I am a media freak.
Let me say that again: I am a media freak. I am also a gadget addict, a power user who streams, downloads, plays online games and is generally considered by most ISPs to be a heavy bandwidth user and a general pain in the ass. Thus, I have used many routers in the past only to have them be unstable and crash even when flashed to latest versions. As an example of my normal usage pattern, I once had a router crash on me while I was bidding on Ebay; it reset and made me lose the auction, so in response I took a hammer to it.
Sure, I was running multiple machines on wired and wireless networks and even my iTouch (which is heavily modified too by the way), in addition to P2P testing and torrents. So what?
A friend of my father gave me a D-Link DIR-615, Revision B2 router as he saw I could make better use of it than he could. I flashed the DIR615 firmware to 2.25, the most recent version while I was writing this, and let the testing begin.
I have my laptop and a Broadcom 125mbps Airforce G adapter (yes you heard that right – despite the fact that it sucks up my battery), my sister’s laptop with a Linksys wireless G adapter in PCMCIA, my modded iTouch 32gb that downloads like crazy (I installed a freeware app called MX tube that lets you download flash videos on the fly directly to the iTouch memory) and lastly my wired SuperServer 1TB (2x500gb hard drives with dual NICs) all hooked up to the router. Let the downloading, game playing, media streaming, app updating, web browsing, and file transferring begin!
Here’s the usage scenario:
- On my laptop with the Airforce adapter, I was web surfing, doing online banking, checking my email, chatting with MSN plus, and downloading HD movie clips from Apple HD.
- My sister was doing some web browsing on Facebook and uploading pictures and sending email.
- My iTouch was downloading videos with MXtube and had multiple lyrics downloading with multiple connections on another freeware program called tunewiki.
So far so good, but after all this load I was wondering why it hadn’t crashed and reset yet. So I said to myself: “Alright, that’s it, 30gb of movies onto my laptop via wireless-G.” This was done through simple Windows file sharing over the wireless network. Oh, did I mention that at the same time, I was also going to run the infamous Ares p2p program, all in the hopes of crashing this router.
The file transfer was successful. This was getting frustrating.
For each 8gb file it took about 53 minutes to transfer. The Airforced laptop was in the same room as the router and the other machines.
It didn’t even flinch. It was still stable.
Frustrated, I called up my dad’s friend and asked him where he got the router. He paid $95 CDN for it. I paid $129.99 CDN for the D-Link DI624 I was using prior to receiving the DIR615 and believe me, it crashed too, just not as frequently as the Linksys I hammered to a pulp.
In light of all this I wanted to reward him for such an awesome find. He took me up on my offer of helping him and his friend with computer problems. The next day his friend and another person gave me their machines to update and whatnot. You may ask why I am mentioning all this. The answer is: Because this was the setup for round two of testing.
I figured I’d go all out for this next one. I’d continue to do all the above plus hook up two more computers and do Windows updates and even more rigorous testing to try to get this router to crash. I waited for my sister and my mom to begin using their computers.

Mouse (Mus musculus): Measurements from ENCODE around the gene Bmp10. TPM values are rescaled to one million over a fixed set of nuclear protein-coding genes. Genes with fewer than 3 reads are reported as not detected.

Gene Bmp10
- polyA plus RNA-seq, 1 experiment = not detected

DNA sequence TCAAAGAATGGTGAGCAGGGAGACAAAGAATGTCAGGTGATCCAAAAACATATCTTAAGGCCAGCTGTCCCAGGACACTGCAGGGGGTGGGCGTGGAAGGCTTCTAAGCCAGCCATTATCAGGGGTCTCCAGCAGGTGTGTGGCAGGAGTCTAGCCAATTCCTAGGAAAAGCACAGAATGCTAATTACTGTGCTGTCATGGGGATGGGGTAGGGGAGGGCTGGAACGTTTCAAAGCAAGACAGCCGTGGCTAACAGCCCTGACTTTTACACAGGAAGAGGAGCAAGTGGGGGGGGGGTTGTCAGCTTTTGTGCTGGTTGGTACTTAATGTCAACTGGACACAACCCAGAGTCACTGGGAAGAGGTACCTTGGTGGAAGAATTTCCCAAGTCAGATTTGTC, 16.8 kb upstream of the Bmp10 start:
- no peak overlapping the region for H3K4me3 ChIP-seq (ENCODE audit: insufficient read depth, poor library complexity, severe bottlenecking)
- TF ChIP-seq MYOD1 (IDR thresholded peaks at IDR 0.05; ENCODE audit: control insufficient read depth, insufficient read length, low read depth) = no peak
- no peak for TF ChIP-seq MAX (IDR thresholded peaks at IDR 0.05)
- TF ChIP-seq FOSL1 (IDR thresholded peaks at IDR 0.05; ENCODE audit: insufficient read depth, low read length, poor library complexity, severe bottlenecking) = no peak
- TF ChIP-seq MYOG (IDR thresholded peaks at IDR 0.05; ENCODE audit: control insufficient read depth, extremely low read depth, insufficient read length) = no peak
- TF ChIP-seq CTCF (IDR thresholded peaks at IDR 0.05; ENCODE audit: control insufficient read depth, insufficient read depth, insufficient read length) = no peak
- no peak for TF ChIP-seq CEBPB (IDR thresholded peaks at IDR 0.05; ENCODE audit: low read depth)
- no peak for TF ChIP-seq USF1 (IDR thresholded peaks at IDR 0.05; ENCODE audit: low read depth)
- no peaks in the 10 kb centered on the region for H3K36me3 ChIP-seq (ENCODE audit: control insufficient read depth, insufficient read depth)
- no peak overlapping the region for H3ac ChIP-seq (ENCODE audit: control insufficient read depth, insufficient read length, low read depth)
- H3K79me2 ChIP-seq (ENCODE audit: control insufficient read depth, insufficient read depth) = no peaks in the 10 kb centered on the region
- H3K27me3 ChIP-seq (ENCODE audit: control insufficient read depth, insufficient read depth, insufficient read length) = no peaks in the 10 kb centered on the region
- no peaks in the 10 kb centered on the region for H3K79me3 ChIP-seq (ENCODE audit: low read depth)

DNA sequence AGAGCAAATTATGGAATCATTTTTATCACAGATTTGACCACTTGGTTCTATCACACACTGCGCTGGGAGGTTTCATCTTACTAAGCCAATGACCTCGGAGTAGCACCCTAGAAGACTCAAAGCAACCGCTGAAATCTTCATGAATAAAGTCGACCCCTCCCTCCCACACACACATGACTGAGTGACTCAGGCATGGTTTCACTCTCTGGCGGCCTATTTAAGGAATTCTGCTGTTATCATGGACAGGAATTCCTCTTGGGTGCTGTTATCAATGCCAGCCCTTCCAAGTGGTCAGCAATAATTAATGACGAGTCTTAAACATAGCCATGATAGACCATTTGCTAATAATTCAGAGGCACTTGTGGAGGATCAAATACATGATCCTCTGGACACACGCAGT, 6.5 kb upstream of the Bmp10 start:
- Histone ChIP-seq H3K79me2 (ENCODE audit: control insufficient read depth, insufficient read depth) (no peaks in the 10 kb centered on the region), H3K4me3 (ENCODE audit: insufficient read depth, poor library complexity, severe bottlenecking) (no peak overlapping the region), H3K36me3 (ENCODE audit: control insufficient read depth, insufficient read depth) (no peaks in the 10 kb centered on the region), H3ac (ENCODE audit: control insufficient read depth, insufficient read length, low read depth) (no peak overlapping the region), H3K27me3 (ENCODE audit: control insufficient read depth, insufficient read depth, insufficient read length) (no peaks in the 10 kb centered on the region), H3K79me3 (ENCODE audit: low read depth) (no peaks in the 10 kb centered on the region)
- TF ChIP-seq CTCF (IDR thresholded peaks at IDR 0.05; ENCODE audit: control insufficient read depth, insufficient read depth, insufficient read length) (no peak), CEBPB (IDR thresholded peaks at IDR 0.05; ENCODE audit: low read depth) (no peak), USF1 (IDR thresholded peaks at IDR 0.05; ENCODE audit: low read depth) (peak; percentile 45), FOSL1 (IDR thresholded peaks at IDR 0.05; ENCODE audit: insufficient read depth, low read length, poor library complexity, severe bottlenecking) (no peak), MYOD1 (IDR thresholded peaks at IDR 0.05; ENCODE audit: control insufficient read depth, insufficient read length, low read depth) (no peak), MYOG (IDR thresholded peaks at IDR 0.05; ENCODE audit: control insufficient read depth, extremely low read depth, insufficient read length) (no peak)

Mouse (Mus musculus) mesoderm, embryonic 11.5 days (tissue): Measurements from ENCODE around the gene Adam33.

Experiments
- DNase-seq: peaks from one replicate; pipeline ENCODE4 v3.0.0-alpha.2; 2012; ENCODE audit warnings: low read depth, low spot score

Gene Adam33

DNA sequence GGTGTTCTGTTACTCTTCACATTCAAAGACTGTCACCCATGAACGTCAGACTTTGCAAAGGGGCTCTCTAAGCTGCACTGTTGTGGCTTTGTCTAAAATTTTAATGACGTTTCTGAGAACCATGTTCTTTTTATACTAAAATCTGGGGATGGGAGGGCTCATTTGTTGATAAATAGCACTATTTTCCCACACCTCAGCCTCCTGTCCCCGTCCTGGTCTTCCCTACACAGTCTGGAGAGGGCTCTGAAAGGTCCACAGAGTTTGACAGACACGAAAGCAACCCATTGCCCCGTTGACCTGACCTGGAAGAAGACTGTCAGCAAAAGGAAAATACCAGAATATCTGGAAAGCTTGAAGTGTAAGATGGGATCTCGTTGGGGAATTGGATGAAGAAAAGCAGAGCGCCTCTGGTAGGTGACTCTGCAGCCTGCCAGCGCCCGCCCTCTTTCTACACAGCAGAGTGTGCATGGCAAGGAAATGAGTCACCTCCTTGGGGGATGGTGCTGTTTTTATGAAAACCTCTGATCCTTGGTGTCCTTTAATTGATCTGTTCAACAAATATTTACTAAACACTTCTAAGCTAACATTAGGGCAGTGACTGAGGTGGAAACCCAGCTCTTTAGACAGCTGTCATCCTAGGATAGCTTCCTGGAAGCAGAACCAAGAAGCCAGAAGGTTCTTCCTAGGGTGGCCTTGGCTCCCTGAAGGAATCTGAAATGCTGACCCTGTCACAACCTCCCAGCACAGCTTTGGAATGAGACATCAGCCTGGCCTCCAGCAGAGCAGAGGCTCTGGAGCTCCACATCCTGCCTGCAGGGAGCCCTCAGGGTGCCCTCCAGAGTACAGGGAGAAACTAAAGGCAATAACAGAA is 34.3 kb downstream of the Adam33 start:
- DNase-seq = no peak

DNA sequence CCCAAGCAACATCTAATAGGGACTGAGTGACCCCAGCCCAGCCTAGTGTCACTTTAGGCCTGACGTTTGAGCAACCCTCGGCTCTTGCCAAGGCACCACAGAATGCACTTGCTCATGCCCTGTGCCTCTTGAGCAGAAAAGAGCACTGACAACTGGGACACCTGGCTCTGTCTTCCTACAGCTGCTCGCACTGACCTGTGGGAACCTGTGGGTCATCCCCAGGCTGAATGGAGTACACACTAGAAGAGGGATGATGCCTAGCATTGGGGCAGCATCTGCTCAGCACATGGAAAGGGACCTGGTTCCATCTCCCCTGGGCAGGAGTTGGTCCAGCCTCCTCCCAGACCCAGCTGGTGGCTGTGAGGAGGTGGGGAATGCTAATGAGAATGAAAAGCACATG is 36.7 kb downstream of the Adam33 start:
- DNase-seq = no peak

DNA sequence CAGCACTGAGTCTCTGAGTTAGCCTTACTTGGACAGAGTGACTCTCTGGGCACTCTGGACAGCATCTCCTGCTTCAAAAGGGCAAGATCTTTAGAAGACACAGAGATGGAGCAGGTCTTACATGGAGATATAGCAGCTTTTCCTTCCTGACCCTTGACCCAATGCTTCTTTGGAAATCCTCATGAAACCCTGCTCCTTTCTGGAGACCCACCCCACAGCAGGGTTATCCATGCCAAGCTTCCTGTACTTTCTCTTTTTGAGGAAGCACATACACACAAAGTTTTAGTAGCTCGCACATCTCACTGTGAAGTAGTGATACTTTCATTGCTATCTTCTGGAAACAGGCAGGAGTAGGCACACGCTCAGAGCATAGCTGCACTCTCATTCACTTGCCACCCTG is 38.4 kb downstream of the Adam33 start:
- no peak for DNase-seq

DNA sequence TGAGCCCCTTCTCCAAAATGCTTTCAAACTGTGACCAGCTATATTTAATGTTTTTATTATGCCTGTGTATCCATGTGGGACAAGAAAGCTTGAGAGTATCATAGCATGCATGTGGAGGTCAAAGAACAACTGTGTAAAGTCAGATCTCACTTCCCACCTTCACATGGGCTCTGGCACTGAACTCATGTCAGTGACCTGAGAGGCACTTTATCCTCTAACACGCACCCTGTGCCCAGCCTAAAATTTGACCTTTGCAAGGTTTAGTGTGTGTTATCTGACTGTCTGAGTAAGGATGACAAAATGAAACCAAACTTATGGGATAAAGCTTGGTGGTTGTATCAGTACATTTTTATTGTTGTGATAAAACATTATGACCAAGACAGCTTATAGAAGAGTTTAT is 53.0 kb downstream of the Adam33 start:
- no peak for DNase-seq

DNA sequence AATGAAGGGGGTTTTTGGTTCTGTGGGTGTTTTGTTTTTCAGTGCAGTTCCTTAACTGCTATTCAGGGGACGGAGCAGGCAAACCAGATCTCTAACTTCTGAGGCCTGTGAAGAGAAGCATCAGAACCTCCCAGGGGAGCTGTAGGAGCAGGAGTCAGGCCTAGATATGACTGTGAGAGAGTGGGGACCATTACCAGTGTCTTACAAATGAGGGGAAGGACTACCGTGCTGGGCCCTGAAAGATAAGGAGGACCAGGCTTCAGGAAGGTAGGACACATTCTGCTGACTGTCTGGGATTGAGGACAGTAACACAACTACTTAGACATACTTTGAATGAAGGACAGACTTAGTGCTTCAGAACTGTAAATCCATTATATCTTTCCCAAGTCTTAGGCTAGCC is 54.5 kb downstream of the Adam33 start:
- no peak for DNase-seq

- I was in luck! My sister came back from a trip to Italy and was sending and Facebooking all her pics like crazy.
- My mom was checking email and streaming videos from news websites, while also surfing general websites.
- On my Airforced laptop I started downloading more HD clips in full 1080p from Apple HD and movietrailers.com. Just because I know you care, I was downloading Hitchcock, Flash of Genius, Jonas Brothers and Miley Cyrus in full 1080p HD using qtlite-an awesome freeware app with media player classic.
- On my SuperServer, I was playing Unreal Tournament 2004 online and transferring file backups from the guest computers I was working on.
- On both their machines, I was running Windows Service Pack 3 update on both of them and transferring files to the SuperServer.
- Last, in a futile attempt to get this router to crash and reset, I loaded my iTouch again for some media downloading.
The router didn’t even flinch and the gameplay was smooth as butter for UT2004 on max settings.
I did some research and it seems the wireless bandwidth on the DIR615 is around 300mbps, which helps explain why the router was rock solid during all this activity.
I did notice my iTouch antenna bars go down a bit during certain times (such as when I put it to the test with the HD clips and Ares on the other computers). I’ve come to the conclusion that this router has really, really and I mean really good QOS. It really knows when and how to distribute bandwidth.
I believe this is the Holy Grail for this generation of routers. My friend’s “gamer” Linksys, which costs almost $300 (the one with the funky decals on it with the flat antenna in the middle) couldn’t do all that without crashing.
In the router configuration page, we find practically every feature that anyone could need, and every wizard that I could imagine in a simple, smooth, clean, and easy to use layout. In the wireless section there’s even a setting which allows you to choose the bandwidth of 20mhz to 40mhz for wireless and an auto-scan feature with a check box to enable the router to use the proper frequency without interference from external devices like cordless phones.
This is an amazing product, for an amazingly good price. Allow me to note that I didn’t test using any Wireless N adapters-however, the range for my iTouch never had an issue and I had coverage anywhere I went in my house.